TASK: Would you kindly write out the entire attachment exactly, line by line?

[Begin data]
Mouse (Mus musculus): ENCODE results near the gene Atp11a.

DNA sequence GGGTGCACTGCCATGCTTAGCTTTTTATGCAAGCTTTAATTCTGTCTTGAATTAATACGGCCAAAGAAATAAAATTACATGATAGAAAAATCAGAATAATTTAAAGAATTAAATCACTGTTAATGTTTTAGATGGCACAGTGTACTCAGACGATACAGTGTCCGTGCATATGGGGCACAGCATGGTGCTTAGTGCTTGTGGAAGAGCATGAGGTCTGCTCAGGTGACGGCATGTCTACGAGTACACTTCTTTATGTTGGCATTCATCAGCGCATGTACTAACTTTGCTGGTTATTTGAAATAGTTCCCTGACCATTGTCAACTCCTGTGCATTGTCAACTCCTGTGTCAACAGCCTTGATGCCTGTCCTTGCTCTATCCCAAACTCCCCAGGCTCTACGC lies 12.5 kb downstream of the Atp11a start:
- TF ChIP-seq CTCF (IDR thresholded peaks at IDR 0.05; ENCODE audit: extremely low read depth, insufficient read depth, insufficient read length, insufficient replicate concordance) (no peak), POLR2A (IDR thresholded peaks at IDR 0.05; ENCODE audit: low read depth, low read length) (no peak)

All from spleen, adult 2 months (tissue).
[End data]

Mouse (Mus musculus): ENCODE results near the gene Atp11a.

DNA sequence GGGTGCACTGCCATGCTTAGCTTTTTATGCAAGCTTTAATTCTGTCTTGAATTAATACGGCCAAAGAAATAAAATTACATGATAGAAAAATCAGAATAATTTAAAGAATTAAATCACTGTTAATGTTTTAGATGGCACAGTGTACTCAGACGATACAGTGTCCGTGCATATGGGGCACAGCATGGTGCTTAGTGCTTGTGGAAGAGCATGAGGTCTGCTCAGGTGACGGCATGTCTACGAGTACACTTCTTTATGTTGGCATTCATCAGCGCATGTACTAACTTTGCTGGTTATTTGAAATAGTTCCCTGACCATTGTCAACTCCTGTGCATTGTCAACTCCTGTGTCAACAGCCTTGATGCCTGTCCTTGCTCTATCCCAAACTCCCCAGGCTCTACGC lies 12.5 kb downstream of the Atp11a start:
- TF ChIP-seq CTCF (IDR thresholded peaks at IDR 0.05; ENCODE audit: extremely low read depth, insufficient read depth, insufficient read length, insufficient replicate concordance) (no peak), POLR2A (IDR thresholded peaks at IDR 0.05; ENCODE audit: low read depth, low read length) (no peak)

All from spleen, adult 2 months (tissue).